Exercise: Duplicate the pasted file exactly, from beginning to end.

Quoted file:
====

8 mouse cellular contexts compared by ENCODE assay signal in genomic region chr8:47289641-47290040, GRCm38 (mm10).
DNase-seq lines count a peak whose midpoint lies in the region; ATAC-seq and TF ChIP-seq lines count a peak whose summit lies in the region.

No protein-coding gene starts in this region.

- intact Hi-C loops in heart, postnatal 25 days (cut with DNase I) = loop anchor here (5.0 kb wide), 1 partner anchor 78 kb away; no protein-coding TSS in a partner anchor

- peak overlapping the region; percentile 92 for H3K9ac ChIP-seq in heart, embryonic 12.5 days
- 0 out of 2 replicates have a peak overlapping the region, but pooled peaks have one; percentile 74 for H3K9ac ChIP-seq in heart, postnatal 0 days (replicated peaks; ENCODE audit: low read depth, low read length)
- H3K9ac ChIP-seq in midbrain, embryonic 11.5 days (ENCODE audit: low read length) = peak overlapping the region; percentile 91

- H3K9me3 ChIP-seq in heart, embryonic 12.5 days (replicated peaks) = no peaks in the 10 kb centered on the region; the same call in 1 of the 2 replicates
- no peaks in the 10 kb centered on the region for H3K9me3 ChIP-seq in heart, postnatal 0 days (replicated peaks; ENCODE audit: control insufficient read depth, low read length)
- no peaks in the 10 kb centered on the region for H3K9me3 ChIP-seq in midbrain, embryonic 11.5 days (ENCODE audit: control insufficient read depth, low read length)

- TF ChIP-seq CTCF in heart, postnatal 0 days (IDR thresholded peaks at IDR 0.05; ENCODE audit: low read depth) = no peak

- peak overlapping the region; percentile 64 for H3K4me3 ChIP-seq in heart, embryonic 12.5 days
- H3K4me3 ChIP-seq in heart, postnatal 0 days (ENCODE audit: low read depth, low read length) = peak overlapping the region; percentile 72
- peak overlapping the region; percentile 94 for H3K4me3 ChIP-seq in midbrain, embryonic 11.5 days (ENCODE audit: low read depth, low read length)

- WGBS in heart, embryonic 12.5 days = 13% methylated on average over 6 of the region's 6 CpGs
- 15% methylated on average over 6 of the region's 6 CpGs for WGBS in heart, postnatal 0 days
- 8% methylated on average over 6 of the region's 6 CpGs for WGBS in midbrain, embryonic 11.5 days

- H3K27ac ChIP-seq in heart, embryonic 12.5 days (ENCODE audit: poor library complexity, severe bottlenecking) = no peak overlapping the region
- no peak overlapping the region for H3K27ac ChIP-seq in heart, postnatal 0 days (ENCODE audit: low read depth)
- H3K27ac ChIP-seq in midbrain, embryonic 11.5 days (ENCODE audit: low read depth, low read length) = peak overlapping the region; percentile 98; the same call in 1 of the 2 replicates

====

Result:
8 mouse cellular contexts compared by ENCODE assay signal in genomic region chr8:47289641-47290040, GRCm38 (mm10).
DNase-seq lines count a peak whose midpoint lies in the region; ATAC-seq and TF ChIP-seq lines count a peak whose summit lies in the region.

No protein-coding gene starts in this region.

- intact Hi-C loops in heart, postnatal 25 days (cut with DNase I) = loop anchor here (5.0 kb wide), 1 partner anchor 78 kb away; no protein-coding TSS in a partner anchor

- peak overlapping the region; percentile 92 for H3K9ac ChIP-seq in heart, embryonic 12.5 days
- 0 out of 2 replicates have a peak overlapping the region, but pooled peaks have one; percentile 74 for H3K9ac ChIP-seq in heart, postnatal 0 days (replicated peaks; ENCODE audit: low read depth, low read length)
- H3K9ac ChIP-seq in midbrain, embryonic 11.5 days (ENCODE audit: low read length) = peak overlapping the region; percentile 91

- H3K9me3 ChIP-seq in heart, embryonic 12.5 days (replicated peaks) = no peaks in the 10 kb centered on the region; the same call in 1 of the 2 replicates
- no peaks in the 10 kb centered on the region for H3K9me3 ChIP-seq in heart, postnatal 0 days (replicated peaks; ENCODE audit: control insufficient read depth, low read length)
- no peaks in the 10 kb centered on the region for H3K9me3 ChIP-seq in midbrain, embryonic 11.5 days (ENCODE audit: control insufficient read depth, low read length)

- TF ChIP-seq CTCF in heart, postnatal 0 days (IDR thresholded peaks at IDR 0.05; ENCODE audit: low read depth) = no peak

- peak overlapping the region; percentile 64 for H3K4me3 ChIP-seq in heart, embryonic 12.5 days
- H3K4me3 ChIP-seq in heart, postnatal 0 days (ENCODE audit: low read depth, low read length) = peak overlapping the region; percentile 72
- peak overlapping the region; percentile 94 for H3K4me3 ChIP-seq in midbrain, embryonic 11.5 days (ENCODE audit: low read depth, low read length)

- WGBS in heart, embryonic 12.5 days = 13% methylated on average over 6 of the region's 6 CpGs
- 15% methylated on average over 6 of the region's 6 CpGs for WGBS in heart, postnatal 0 days
- 8% methylated on average over 6 of the region's 6 CpGs for WGBS in midbrain, embryonic 11.5 days

- H3K27ac ChIP-seq in heart, embryonic 12.5 days (ENCODE audit: poor library complexity, severe bottlenecking) = no peak overlapping the region
- no peak overlapping the region for H3K27ac ChIP-seq in heart, postnatal 0 days (ENCODE audit: low read depth)
- H3K27ac ChIP-seq in midbrain, embryonic 11.5 days (ENCODE audit: low read depth, low read length) = peak overlapping the region; percentile 98; the same call in 1 of the 2 replicates